Wednesday, April 24, 2019

The Easiest and Hardest Part of a Writer’s Life

by DiAnn Mills @DiAnnMills

Many writers love the title of writer, but they hate the writing process. That’s because the writer’s life is an art form, a means of creating beauty and meaning from words. We can entertain, instruct, inspire, laugh, cry, and encourage others through an incredible gift. It’s also solitary and challenging. Rewrites can be grueling, rejections damage our confidence, and sometimes sales fail to meet our expectations. 

So how can a writer balance the fun and not-so-fun aspects? Easy and hard tasks? Tasks that when woven together fulfill and excite the writer?

Whether you are claiming to be a writer, acting like a writer, or working like a writer, there are easy and not-so-easy features of a writer’s life. Take a look at the following three items and choose for yourself if they are worth the climb to the writer’s summit of satisfaction.

Claiming to be a writer

  • Admit it. We love the looks of admiration and sound of “awe” when others learn we’re writers. Seeing our name on a book or article is a great ego builder.
  • Our book hits the bestsellers list.
  • Our book is nominated for a prestigious award. 

  • Reading poor reviews.
  • Planting our rear in the chair and creating.
  • Sometimes our sales dwindle.

Acting Like a writer

  • Requests to guest blog.
  • Invitations to sign books, teach writing, and speak.
  • Recognition in the publishing world.
  • Posting and responding to social media.
  • Travel to different and exciting areas.
  • Talking about our fabulous career.

  • Time and research needed to guest blog.
  • Preparation to teach writing at a conference or event.
  • Time and research required to write a speech.
  • Time, research, and preparation crafting social media posts.

Working Like a writer

  • The solitude of not adhering to a time clock or a boss.
  • Reading favorite books to understand the competition.
  • Work when our internal clock is the most creative.
  • Travel for research.
  • Naps when needed.

  • It’s a myth. The editor and the demands of the reader are a writer’s bosses.
  • Deadlines are essential to the publishing world. Miss them and say goodbye to future contracts.
  • Finding time to read and study.
  • Stepping out of our comfort zone to research.
  • Hours and hours of work. We never calculate the amount of time spent on a writing project with the money earned. If so, we might quit. 

The easiest and hardest part of a writer’s life are necessary and when woven together provide hours of reader satisfaction—and the writer enjoys it too.

What are the easy and not-so-easy characteristics of your writer’s life?


DiAnn Mills is a bestselling author who believes her readers should expect an adventure. Her titles have appeared on the CBA and ECPA bestseller lists; won two Christy Awards; and been finalists for the RITA, Daphne Du Maurier, Inspirational Readers’ Choice, and Carol award contests. Firewall, the first book in her Houston: FBI series, was listed by Library Journal as one of the best Christian Fiction books of 2014.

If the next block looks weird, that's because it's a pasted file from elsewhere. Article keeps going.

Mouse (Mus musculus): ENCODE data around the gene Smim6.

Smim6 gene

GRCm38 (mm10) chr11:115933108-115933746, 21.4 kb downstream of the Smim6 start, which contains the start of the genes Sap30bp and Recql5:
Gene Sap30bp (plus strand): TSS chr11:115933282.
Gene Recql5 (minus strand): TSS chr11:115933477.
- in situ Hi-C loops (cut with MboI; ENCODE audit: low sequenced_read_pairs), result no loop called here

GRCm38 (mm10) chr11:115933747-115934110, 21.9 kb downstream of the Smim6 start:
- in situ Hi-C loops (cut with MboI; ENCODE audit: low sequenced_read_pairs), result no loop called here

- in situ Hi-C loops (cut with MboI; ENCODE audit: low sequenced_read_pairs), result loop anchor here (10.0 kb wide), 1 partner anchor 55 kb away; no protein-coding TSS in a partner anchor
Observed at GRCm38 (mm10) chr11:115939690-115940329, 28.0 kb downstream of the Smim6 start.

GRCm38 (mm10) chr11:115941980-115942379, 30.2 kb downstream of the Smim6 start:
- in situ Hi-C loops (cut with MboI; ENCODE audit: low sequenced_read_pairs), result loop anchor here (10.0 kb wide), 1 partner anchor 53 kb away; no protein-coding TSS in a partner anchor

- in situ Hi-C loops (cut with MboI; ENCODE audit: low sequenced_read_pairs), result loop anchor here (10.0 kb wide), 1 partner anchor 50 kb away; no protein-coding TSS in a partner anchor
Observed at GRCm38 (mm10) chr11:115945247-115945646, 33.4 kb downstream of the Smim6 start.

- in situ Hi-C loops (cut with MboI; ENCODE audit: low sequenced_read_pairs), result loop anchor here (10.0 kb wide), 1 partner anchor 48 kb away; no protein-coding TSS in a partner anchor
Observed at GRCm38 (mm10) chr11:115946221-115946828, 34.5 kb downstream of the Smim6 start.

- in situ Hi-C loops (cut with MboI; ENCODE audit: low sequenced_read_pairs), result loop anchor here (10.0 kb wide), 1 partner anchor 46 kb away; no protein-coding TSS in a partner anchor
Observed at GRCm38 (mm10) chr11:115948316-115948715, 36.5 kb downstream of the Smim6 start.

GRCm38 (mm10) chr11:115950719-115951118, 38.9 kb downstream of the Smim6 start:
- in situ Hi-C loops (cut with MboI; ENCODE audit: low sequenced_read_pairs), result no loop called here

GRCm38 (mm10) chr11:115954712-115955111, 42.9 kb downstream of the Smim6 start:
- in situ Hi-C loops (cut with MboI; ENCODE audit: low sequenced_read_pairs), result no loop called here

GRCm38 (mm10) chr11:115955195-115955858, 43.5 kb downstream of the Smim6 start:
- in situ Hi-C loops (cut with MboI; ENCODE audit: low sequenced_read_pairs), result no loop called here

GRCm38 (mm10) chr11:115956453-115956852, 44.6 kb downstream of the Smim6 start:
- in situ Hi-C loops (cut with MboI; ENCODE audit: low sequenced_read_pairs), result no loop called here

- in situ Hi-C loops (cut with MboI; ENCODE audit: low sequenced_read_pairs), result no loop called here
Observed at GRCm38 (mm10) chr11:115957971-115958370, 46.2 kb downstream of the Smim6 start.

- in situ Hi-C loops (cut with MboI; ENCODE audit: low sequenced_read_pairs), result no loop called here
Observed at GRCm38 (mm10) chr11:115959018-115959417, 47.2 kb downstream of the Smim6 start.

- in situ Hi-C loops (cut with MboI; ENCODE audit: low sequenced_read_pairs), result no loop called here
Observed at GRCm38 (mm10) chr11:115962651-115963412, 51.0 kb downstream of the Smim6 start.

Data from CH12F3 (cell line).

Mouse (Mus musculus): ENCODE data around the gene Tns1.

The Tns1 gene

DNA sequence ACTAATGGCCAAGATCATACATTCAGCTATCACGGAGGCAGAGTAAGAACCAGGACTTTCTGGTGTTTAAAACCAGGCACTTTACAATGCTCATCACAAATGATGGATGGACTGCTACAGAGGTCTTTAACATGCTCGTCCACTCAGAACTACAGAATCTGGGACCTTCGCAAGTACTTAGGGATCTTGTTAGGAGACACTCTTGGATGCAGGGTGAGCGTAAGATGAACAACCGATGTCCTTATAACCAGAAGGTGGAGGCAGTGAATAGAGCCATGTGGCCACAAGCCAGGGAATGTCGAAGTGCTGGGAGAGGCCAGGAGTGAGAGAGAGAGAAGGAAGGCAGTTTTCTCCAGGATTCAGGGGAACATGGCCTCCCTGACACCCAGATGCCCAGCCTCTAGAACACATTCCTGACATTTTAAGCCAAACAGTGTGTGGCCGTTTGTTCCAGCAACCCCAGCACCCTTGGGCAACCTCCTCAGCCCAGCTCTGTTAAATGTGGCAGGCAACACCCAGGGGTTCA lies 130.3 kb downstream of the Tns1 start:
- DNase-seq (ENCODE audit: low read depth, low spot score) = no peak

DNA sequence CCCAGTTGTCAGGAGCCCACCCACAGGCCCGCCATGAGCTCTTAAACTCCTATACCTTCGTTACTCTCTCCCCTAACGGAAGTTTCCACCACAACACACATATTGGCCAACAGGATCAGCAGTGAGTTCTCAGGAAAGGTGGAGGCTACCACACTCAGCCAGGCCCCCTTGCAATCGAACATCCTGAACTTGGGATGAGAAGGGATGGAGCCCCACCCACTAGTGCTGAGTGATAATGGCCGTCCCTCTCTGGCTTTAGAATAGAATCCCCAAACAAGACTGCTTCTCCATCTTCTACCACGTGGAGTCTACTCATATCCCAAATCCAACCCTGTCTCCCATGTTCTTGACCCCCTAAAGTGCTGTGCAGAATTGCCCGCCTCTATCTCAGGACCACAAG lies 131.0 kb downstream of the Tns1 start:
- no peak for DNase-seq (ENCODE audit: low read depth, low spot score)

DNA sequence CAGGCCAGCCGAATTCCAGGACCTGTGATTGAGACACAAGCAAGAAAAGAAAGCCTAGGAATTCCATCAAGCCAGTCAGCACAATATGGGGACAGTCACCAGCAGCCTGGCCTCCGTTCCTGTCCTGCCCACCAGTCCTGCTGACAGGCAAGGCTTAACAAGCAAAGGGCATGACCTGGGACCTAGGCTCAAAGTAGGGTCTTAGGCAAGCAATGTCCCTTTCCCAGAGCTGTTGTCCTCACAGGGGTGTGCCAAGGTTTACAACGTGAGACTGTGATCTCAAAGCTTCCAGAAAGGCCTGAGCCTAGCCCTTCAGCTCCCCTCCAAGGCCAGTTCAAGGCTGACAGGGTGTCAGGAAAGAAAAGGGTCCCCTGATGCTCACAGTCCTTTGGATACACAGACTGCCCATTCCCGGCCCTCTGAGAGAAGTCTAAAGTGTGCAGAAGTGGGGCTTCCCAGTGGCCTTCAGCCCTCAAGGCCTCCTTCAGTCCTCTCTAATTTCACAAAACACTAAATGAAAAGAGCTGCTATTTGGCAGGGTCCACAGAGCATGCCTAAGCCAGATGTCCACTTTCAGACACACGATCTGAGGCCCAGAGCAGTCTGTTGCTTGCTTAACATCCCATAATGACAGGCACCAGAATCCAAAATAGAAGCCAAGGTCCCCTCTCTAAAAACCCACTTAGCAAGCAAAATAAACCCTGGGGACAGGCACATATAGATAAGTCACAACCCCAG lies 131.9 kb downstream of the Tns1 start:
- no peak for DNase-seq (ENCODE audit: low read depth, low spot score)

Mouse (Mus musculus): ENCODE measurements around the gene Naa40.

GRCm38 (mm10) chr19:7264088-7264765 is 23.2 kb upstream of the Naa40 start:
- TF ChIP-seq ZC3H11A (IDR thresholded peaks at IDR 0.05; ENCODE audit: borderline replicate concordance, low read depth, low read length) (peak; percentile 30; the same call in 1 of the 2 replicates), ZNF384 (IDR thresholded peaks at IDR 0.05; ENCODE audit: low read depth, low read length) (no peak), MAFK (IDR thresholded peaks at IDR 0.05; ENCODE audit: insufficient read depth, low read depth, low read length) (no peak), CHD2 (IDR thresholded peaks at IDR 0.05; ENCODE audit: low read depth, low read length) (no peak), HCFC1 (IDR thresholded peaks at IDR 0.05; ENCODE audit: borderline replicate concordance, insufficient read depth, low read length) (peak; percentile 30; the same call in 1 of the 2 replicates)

DiAnn is a founding board member of the American Christian Fiction Writers, a member of Advanced Writers and Speakers Association, Suspense Sister, and International Thriller Writers. She is co-director of The Blue Ridge Mountain Christian Writers Conference and The Author Roadmap with social media specialist Edie Melson. She teaches writing workshops around the country.

DiAnn is very active online and would love to connect with readers on Facebook:, Twitter: or any of the social media platforms listed at


  1. The hardest part for me is sticking to a schedule. I start out well but when life gets in the way I sometimes cave. But I am better at it than I used to be. Also, the social media aspect of writing is still a challenge for me. Thanks for the post. DiAnn.

    1. Barbara, nothing is accomplished over night. Stick at it! We all face the same challenges with time and work habits.

  2. Great insights; both positive and negative Ms. DiAnn. Sure hope I get to experience some of that "Easy" one day. Have learned to not count the hours I spend writing; it's too depressing to realize my time is worth about $0.04 per hour. God's blessings ma'am.

  3. JD, I think the value is in the satisfaction of doing our best, and we can't ascribe a price. But I so understand!

  4. Great article, DiAnn!
    Makes you question why we do it.
    The grass may not be greener and yet, we still jump into it.

  5. Thanks, Ingmar, writing is a calling, an undeniable draw to create. That's why we jump!

  6. I do so much better when I have deadlines than not! I fritter away lots of time when I don't. I know the answer is probably self-imposed deadlines. Now to make that leap.

    Love the structure of your post!

  7. Great post, DiAnn! My biggest obstacle is distraction. I can blame anyone and everyone, anything and everything, for that, and really, it's all me! Thanks for the "poke!" :)